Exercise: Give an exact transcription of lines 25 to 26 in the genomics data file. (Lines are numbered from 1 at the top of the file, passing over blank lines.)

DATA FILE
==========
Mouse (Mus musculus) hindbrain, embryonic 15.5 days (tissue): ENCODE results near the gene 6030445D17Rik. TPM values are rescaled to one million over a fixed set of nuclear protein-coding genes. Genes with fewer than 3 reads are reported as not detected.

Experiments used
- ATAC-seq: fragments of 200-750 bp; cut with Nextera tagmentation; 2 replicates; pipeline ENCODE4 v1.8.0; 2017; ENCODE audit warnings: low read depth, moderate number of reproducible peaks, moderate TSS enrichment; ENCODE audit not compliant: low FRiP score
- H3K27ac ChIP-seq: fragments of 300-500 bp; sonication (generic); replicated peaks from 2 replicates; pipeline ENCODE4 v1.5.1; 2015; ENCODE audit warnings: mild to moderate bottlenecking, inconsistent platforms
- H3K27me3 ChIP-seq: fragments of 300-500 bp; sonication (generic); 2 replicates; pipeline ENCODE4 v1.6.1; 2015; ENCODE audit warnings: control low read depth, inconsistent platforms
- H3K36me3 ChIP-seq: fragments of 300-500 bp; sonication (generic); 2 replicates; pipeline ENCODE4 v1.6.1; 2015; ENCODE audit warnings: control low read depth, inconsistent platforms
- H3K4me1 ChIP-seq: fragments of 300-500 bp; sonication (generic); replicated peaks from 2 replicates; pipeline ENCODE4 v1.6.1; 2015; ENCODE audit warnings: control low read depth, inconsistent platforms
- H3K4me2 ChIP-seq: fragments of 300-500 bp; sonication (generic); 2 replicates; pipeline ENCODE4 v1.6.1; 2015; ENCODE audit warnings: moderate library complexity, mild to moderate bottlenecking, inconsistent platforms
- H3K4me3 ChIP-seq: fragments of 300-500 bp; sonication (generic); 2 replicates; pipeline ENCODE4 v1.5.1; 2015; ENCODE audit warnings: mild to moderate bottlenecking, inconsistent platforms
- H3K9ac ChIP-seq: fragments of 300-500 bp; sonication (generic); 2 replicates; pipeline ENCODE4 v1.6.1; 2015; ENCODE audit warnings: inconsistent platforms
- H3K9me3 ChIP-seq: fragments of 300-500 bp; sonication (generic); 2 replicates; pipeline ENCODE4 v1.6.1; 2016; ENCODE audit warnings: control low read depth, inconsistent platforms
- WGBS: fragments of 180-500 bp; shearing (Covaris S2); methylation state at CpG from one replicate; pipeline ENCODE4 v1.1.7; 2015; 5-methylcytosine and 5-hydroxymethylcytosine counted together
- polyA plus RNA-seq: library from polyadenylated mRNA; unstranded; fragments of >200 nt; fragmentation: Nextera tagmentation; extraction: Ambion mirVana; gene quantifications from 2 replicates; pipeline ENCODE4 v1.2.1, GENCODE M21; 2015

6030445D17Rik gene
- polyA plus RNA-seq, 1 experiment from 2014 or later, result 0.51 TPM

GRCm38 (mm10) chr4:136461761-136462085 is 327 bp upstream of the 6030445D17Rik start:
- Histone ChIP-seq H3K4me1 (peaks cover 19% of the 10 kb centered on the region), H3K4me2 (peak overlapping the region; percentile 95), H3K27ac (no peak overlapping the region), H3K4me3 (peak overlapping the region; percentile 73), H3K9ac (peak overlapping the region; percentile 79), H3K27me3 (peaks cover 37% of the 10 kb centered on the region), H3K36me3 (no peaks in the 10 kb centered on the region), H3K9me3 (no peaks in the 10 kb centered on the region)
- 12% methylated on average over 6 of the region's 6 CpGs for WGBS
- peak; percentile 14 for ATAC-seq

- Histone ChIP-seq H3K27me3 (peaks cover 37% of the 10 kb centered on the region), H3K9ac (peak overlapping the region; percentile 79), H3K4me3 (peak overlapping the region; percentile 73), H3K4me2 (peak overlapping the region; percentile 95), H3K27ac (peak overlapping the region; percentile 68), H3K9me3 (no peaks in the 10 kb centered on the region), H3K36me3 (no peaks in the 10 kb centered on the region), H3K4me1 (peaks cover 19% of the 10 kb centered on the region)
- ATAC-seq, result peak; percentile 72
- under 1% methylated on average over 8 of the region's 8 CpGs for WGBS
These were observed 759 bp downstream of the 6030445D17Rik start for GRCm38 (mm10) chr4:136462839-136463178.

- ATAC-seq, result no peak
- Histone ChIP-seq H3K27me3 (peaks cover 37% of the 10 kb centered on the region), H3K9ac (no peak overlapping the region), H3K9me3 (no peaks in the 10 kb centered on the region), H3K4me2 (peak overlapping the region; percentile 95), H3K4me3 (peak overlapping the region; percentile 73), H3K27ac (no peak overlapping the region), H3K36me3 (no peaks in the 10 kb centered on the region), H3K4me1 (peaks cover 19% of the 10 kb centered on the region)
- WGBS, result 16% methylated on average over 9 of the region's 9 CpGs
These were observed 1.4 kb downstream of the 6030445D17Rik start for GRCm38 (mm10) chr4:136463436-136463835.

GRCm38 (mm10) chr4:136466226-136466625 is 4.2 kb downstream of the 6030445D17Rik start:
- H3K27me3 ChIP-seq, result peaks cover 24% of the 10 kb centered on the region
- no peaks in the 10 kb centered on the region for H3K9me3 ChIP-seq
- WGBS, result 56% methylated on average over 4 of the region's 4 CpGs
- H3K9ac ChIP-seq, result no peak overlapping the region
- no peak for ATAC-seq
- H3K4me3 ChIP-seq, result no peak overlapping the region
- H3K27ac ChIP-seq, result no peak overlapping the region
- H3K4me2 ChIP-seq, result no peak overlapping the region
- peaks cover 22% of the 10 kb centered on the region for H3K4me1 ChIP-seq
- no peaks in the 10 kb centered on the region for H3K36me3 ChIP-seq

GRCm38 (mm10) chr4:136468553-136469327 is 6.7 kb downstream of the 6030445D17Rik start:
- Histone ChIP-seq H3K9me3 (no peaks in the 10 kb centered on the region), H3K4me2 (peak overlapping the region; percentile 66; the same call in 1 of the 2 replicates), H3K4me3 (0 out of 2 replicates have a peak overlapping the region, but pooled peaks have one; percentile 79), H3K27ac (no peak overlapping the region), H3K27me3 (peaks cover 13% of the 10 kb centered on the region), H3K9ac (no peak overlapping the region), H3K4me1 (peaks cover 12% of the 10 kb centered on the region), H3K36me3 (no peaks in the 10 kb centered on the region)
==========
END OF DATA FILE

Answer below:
- Histone ChIP-seq H3K27me3 (peaks cover 37% of the 10 kb centered on the region), H3K9ac (no peak overlapping the region), H3K9me3 (no peaks in the 10 kb centered on the region), H3K4me2 (peak overlapping the region; percentile 95), H3K4me3 (peak overlapping the region; percentile 73), H3K27ac (no peak overlapping the region), H3K36me3 (no peaks in the 10 kb centered on the region), H3K4me1 (peaks cover 19% of the 10 kb centered on the region)
- WGBS, result 16% methylated on average over 9 of the region's 9 CpGs